Mackenthun: The role of social media is a hot topic | Local sports

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A recent family split within a prominent outdoor media conglomerate’s podcast on the topic of the role of social media in hunting has been a source of controversy ahead of the holiday season being discussed in some remote areas. of Internet hunting.

The podcast hosts touched on many topics during the heated discussion, including the overcrowding of hunting on public lands (and its link to social media), portraying the entirety of the hunting experience with or without editing (in mainstream and social media) and recruiting, retention and reactivation efforts and whether they are really needed nationwide or in localized locations.

However, the most polarizing discussion has revolved around the use of social media by hosts and others.

The lawsuit was the role of social media in the hunt, with one party vehemently and stubbornly convinced that social media was just problems. The other attempted to justify the redemptive value of social media, or at least to argue that it is a modern media format comparable in many ways to earlier versions.

My summary above fails to fully articulate the direction and facets of each argument in a nearly hour-long discussion, but gives you a little taste. As suggested in the podcast’s introduction, it probably made for a rough vacation in the Rinella House.

Lost in the whole discussion, I got the impression that a rational conversation about the motivations for hunting and angling, as one of the arguments presented was that social media feeds the motivation to mainly hunt. to boast and publish photos of harvested game, thus a distortion of hunting motivations traditions and a bad message to non-hunters.

The argument is that you have to kill in order to “get photos for (Instagram)”.

The area of ​​the human dimensions of fishing and wildlife is uniquely placed to answer questions about the motivations for hunting and angling. In Minnesota, the Department of Natural Resources occasionally partners with the University of Minnesota’s Cooperative Fisheries and Wildlife Unit to survey hunters and anglers on their behavior, preferences and preferences. motivations.

For about 20 years, various surveys have been carried out and information compiled by Drs. Sue Schroeder and / or David Fulton.

Previous polls that specifically ask questions about motivations are informative. In Schroeder’s 2014 study of the participation and activities of trout fishermen in Southeast Minnesota, respondents’ greatest motivation was to enjoy nature and the outdoors and then relax, to be in a calm and peaceful place, to get away from the crowds and to fish in a wild environment.

Of the 32 motivations listed, catching trout was 10th, catching a trophy trout was 24th, catching your trout limit was 30th and competing with friends who fish for trout was 31st.

In “Fishing in Minnesota: A Study of Anglers’ Participation and Activities in 2005,” Schroeder and Fulton find similar motivations nearly a decade earlier.

The main motivations, out of 28 possibilities, for fishing in Minnesota were to enjoy nature and the great outdoors, then relax, be in a quiet and peaceful place, do something with family, and relax. keep away from crowds.

Catching a trophy was 23rd, catching your limit 25th and competing with friends who fish was the 28th least cited motivation.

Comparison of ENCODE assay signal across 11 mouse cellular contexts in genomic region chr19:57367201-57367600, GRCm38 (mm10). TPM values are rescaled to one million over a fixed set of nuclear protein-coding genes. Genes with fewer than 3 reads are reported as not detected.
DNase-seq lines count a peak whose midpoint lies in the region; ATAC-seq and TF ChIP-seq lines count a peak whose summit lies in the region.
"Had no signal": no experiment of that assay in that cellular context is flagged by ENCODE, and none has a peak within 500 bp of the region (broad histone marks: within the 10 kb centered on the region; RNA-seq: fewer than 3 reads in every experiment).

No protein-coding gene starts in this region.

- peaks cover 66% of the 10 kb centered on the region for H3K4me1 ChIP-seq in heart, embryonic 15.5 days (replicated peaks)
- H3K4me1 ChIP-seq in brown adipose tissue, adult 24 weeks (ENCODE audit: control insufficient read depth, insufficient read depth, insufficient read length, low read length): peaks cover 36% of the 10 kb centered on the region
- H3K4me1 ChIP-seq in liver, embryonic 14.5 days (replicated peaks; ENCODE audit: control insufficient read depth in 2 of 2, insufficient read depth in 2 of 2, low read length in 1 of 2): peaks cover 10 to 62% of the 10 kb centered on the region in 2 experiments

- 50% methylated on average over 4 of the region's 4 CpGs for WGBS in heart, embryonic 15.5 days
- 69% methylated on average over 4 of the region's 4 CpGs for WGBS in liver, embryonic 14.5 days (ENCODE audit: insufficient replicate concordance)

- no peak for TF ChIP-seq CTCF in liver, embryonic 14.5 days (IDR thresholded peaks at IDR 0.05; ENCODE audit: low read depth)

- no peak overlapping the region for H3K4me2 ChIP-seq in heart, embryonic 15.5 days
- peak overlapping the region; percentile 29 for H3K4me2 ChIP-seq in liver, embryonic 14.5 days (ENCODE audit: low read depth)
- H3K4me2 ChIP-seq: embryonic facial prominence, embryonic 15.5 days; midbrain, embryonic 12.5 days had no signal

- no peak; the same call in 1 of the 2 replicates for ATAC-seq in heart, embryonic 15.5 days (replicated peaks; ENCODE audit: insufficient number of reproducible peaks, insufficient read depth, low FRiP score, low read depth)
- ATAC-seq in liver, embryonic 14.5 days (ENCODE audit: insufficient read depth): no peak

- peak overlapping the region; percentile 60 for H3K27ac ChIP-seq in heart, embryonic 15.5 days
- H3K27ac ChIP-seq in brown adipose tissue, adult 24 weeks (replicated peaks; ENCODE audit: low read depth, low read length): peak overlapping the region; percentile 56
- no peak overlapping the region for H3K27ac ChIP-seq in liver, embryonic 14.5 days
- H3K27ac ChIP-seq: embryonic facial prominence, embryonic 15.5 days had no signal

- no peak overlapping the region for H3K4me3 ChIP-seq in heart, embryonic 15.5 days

What about the hunting side? In Schroeder, Fulton, Lawrence and Cordts, “The 2005 Minnesota Waterfowl Hunting Season: A Study of the Views and Activities of Hunters,” 21 motivations were ranked.

Again, enjoying nature and the great outdoors was the most popular, followed by the good behavior of other waterfowl hunters, getting away from the crowds, hunting as a family and seeing lots of waterfowl.

Bagging ducks and geese was 17th and getting a limit was 20th.

Maybe it’s time to take a poll focused on social media and their role among hunters and anglers, especially as Gen Z or Centennials enter the outer space and social media grows. audience have been online for 10 to 15 years.

Social media use is unevenly stratified across generations, but I would be shocked if hunters or anglers listed social media likes and comments as a prominent reason for picking up the gun or fishing rod .

I think the discussion boils down to this: We all hunt and fish differently and for different reasons, which we need to recognize and respect.

But we must all be careful not to miss the multitude of many reasons for going out, which have been consistently identified as the main motivation for hunting or fishing for as long as man has been practicing these sports: to enjoy the time in nature, to enjoy time with family and friends, practicing our skills, feeding our families and nourishing our souls.

Social media may be the culmination of humanity, but bragging boards are nothing new. If social media becomes your only reason to go out, I pity you.

Some outliers may have bragging or posting on social media as the main motivation, but I don’t agree with the argument that the problem is common among the base of hunters and anglers. I suspect this will fall near the bottom of Motivations for most, an afterthought for the other major drivers.

As is the case with my personal social media – if tomorrow my accounts were out of likes, comments or shares, and all sort of following among family friends and complete strangers were gone, I would probably continue. to publish, if only for more than the convenience of multimedia hosting and the ability to revisit memories, not unlike the Polaroids of yore.

Without a doubt, there are downsides to social media, but there are plenty of positives to point out as well, a topic for a different date and time.

Scott Mackenthun has been writing about hunting and fishing since 2005. Email him at [email protected]


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